It was 9:30 a.m., and Deputy Joseph Dyar’s long night had already turned into an early morning.

As a patrol deputy with the Cumberland County Sheriff’s office, Dyar’s regular shift ended at 3 a.m., but he didn’t get to his home in Windham for another hour. Two short hours of sleep later, and he was back in his cruiser, his dress uniform hung in the backseat under a thick plastic bag.

“Last night I didn’t have a dull moment,” he said. “It probably didn’t slow down until 1:30 a.m.”

He’s taken a personal day, but not because its his birthday, which it is — he just turned 30. Dyar was off so he could join the hundreds of Maine law enforcement officers, and thousands who came from out of state, to bid a final farewell to Cpl. Eugene Cole, who was shot and killed April 25 while on patrol in his hometown of Norridgewock.

Cole’s death, allegedly at the hands of another person, was the first such killing in nearly 30 years in Maine. For an entire generation of police it is a sobering reminder of what’s at stake, and why they train. In the day of mourning his loss, deputies like Dyar reckon with what their chosen profession means for their families, and seek comfort in their solidarity.

But first, there is the issue of the uniforms.

Once parked in Bangor, the Cumberland county deputies unwrapped their dress uniform coat, a brown jacket with a Patton leather belt that sits high above the hips, and a diagonal shoulder strap. Dyar straightened his collar in the dark tint of his SUV window like a mirror.

He tugged at the tails of his jacket, getting it to sit just right. Everywhere around him, police were fussing over other police. Dyar went over to the next SUV.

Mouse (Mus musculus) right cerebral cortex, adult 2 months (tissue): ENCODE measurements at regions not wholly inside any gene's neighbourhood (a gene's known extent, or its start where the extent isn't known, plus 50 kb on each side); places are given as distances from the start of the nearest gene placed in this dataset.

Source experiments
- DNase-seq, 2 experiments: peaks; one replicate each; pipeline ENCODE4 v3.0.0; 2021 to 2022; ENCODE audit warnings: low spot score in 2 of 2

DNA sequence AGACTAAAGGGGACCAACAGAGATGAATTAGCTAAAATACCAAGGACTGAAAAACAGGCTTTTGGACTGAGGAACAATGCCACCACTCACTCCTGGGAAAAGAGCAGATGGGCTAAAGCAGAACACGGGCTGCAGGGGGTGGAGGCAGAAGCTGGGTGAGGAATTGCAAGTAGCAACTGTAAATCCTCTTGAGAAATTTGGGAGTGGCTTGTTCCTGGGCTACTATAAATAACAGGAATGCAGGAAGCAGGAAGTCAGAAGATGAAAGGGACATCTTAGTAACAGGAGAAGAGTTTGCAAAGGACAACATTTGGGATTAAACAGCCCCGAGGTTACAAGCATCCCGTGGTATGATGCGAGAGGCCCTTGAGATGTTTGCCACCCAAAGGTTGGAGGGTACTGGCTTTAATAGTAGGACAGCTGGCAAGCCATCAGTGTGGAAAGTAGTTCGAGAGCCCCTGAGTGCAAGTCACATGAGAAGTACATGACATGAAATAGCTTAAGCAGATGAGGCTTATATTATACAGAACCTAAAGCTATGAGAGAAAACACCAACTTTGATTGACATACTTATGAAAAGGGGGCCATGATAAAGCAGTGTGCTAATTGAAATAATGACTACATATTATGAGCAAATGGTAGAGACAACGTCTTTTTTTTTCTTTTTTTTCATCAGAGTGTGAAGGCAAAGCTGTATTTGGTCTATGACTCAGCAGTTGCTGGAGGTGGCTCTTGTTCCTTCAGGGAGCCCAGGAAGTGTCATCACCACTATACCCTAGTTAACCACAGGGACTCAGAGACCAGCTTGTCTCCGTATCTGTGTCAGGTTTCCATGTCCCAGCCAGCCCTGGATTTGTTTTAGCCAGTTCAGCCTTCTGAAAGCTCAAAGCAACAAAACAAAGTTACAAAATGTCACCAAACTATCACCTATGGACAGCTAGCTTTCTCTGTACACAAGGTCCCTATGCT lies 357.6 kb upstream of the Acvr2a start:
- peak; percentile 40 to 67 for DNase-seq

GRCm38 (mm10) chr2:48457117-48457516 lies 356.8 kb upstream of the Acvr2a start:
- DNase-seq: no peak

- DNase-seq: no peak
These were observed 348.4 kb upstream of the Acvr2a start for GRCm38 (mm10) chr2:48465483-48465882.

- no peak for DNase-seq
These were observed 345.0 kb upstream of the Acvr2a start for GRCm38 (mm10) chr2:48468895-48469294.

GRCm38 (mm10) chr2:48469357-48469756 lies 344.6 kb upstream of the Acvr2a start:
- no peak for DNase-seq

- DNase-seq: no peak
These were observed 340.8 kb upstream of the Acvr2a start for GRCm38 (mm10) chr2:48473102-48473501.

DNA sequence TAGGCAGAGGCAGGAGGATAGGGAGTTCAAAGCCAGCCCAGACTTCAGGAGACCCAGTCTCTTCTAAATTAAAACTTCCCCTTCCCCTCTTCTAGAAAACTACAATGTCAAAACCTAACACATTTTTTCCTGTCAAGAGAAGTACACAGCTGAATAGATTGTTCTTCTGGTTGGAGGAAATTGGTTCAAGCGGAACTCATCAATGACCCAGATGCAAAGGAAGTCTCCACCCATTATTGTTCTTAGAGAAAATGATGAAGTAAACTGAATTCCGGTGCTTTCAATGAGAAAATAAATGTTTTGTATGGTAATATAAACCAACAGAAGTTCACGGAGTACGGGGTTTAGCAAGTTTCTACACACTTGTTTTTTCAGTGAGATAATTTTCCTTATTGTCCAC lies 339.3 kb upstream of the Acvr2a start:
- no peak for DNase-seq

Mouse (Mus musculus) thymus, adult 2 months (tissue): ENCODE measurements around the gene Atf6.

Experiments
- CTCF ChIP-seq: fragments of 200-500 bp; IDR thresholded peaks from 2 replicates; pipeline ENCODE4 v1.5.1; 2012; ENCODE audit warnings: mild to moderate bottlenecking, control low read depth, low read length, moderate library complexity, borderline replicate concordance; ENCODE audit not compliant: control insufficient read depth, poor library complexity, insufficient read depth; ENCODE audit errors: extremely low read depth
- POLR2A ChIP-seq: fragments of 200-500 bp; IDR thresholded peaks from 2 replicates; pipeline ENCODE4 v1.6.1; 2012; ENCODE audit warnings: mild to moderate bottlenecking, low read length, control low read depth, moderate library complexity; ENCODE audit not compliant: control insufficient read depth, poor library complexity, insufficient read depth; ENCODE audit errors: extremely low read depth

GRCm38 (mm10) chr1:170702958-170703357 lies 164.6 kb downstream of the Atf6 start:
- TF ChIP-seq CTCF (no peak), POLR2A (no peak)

Deputy Cole Chandler was among the last to get suited up. Dyar approached, and began moving Chandler’s collar to smooth away the creases.

“Is that comfortable where it is?” Dyar asked.

“Is it supposed to be comfortable?” Chandler said.

Nearby, deputy Brandon Correia stood ready with a lint roller. On a day like this, the details matter.

In the scheme of things, Dyar said he didn’t think he would end up in law enforcement.

He grew up in Strong, where his dad was the fire chief. Dyar wanted to follow in the family profession.

But after pursuing fire science at Southern Maine Community College, Dyar realized the firefighter life didn’t suit him. He wanted to be an officer. The mission to help people was the same, but he enjoyed the work more, he said.

His father, Dyar said, is the kind of guy who would support anything he wanted to do.

“My mother was devastated,” Dyar said.

Why? “All of the different dangers.”

It’s been six years, but she still calls him to nudge him to seek a new line of work. After Cole’s death, it was no different.

“She sent me a message to ask if I knew him and if I was OK, and then she asked me if I wanted to be a doctor or something else,” Dyar said.

His wife, Jennifer, who is a full-time fire fighter, is also supportive, but when they met, Dyar was still pointing his ambitions toward firefighting.

When his wife heard the news, she called Dyar immediately.